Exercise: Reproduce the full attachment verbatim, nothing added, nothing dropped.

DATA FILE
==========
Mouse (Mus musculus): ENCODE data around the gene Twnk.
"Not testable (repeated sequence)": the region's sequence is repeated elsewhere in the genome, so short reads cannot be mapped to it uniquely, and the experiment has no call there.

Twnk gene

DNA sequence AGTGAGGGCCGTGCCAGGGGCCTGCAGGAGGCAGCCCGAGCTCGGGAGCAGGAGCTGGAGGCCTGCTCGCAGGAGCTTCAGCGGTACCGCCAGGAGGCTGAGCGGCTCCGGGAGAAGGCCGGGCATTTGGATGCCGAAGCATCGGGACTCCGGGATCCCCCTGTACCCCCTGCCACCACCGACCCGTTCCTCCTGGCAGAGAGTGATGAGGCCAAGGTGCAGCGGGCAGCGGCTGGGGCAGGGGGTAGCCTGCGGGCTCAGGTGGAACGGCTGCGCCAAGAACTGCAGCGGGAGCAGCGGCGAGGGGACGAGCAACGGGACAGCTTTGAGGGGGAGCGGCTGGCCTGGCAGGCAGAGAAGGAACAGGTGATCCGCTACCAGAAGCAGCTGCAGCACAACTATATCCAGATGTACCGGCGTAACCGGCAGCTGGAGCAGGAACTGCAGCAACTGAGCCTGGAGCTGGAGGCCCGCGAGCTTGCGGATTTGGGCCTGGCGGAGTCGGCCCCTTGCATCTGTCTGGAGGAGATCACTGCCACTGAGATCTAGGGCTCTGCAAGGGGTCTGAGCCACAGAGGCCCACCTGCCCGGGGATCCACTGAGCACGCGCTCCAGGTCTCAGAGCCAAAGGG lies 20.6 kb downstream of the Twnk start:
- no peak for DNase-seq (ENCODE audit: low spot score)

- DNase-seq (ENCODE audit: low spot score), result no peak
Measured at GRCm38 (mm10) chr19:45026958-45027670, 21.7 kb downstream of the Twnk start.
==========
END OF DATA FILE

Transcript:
Mouse (Mus musculus): ENCODE data around the gene Twnk.
"Not testable (repeated sequence)": the region's sequence is repeated elsewhere in the genome, so short reads cannot be mapped to it uniquely, and the experiment has no call there.

Twnk gene

DNA sequence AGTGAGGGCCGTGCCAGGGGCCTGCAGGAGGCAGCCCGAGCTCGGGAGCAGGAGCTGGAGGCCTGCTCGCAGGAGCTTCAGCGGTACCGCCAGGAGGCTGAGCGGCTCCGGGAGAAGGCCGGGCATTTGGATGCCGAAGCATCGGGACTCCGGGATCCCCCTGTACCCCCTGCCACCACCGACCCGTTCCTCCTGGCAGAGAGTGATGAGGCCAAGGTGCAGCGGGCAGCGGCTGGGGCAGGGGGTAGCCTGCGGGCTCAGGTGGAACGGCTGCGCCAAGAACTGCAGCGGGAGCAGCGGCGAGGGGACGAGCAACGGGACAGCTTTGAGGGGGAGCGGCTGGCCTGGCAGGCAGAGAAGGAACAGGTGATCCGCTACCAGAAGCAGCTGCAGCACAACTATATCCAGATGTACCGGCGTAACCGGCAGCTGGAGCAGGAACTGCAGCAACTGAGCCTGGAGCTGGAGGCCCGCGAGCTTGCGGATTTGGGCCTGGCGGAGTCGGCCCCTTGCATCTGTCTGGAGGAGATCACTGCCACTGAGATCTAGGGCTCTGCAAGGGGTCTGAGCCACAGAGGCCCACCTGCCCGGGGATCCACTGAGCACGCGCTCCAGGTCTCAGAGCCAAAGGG lies 20.6 kb downstream of the Twnk start:
- no peak for DNase-seq (ENCODE audit: low spot score)

- DNase-seq (ENCODE audit: low spot score), result no peak
Measured at GRCm38 (mm10) chr19:45026958-45027670, 21.7 kb downstream of the Twnk start.